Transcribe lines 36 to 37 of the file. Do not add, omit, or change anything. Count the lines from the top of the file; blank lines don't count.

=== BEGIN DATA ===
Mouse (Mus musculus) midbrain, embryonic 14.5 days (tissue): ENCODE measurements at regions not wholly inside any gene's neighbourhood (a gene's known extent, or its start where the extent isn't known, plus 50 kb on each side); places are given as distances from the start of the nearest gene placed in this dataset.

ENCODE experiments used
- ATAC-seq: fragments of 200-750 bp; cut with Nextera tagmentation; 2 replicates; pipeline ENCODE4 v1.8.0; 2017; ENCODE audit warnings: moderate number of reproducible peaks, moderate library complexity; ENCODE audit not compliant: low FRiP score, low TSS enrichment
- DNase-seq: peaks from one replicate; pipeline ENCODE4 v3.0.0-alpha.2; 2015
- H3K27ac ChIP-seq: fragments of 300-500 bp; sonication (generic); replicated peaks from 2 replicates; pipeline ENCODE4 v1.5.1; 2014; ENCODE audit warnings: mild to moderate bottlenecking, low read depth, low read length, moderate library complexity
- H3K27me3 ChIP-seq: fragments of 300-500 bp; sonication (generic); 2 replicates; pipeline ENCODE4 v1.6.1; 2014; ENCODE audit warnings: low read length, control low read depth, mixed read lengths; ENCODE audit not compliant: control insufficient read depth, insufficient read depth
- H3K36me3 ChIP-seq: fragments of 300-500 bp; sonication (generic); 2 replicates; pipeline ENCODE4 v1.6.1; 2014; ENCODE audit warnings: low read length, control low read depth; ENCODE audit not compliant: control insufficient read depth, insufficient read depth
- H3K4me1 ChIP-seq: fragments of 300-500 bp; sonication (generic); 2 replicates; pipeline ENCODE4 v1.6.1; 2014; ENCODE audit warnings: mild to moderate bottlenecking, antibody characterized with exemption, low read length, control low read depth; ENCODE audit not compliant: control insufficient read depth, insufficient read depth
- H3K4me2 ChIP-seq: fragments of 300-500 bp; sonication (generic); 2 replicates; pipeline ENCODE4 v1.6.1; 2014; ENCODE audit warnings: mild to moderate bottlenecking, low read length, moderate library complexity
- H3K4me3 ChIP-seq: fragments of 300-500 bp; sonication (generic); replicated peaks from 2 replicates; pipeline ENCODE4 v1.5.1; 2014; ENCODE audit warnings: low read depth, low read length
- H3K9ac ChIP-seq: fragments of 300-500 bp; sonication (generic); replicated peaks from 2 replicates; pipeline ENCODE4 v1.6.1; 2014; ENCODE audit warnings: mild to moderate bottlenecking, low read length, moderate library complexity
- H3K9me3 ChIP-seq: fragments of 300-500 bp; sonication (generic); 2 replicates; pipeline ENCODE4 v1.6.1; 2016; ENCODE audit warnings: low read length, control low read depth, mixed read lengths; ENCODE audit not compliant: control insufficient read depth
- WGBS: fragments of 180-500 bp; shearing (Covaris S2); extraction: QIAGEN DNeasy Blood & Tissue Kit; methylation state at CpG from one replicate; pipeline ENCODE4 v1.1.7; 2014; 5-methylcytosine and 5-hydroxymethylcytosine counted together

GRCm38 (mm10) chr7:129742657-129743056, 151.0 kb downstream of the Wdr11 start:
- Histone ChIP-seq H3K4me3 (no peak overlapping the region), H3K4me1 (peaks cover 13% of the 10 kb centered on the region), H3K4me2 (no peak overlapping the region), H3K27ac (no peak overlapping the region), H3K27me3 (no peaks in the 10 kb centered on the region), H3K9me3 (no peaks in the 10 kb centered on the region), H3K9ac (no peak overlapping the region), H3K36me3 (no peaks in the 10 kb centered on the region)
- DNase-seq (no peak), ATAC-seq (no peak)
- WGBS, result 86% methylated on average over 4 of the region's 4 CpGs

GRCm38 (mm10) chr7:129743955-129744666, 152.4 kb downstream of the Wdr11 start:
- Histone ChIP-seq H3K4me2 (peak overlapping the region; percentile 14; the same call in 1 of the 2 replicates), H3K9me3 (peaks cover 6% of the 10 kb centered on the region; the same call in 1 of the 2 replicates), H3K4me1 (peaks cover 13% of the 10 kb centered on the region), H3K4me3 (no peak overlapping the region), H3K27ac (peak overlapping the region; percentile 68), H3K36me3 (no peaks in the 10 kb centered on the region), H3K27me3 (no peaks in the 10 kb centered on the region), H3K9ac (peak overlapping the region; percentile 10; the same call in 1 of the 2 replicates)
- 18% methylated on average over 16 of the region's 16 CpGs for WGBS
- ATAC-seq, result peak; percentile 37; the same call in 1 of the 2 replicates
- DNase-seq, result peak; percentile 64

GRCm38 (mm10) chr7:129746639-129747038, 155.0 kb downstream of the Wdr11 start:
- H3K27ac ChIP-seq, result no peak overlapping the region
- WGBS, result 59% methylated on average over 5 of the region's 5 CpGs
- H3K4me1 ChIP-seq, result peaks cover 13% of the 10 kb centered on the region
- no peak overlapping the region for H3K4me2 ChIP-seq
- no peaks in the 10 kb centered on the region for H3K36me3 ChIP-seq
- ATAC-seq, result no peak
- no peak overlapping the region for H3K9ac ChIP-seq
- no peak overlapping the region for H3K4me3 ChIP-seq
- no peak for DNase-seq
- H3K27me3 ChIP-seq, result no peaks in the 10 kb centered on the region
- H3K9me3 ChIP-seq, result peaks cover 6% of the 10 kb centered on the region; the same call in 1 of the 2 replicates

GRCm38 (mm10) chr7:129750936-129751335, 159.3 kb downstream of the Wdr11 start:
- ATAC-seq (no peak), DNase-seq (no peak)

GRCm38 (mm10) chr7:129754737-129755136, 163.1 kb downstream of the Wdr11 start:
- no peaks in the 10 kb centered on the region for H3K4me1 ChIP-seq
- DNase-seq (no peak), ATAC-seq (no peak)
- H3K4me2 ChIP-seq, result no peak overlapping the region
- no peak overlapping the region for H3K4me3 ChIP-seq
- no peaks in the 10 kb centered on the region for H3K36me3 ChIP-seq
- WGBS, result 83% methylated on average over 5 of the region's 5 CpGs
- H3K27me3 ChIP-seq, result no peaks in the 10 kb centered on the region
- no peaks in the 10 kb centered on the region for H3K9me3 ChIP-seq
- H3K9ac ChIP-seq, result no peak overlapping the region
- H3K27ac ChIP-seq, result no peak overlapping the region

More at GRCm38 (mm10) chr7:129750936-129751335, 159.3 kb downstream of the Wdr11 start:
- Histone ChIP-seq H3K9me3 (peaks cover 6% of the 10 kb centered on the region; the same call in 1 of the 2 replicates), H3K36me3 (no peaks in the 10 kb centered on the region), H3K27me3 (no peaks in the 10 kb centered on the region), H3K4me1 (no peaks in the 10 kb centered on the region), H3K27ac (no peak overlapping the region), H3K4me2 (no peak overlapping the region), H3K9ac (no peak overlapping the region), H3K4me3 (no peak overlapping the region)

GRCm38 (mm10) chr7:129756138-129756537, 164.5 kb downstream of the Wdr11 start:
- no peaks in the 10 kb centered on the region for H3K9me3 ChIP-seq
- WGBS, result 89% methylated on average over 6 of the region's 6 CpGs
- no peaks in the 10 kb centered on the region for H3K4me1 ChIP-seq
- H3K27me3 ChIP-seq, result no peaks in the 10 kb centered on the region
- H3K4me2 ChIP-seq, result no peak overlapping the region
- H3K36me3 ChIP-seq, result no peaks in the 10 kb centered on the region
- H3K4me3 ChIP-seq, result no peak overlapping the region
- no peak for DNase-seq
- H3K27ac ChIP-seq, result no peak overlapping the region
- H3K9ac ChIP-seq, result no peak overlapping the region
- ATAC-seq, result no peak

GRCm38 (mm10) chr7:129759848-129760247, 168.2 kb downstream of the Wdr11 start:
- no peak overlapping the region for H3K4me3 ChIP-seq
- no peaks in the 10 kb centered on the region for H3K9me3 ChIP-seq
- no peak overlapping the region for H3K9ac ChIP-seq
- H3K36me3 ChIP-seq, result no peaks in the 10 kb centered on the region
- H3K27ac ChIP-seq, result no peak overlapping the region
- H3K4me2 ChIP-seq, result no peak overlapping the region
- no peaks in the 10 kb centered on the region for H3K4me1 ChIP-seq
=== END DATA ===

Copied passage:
- ATAC-seq (no peak), DNase-seq (no peak)

GRCm38 (mm10) chr7:129754737-129755136, 163.1 kb downstream of the Wdr11 start: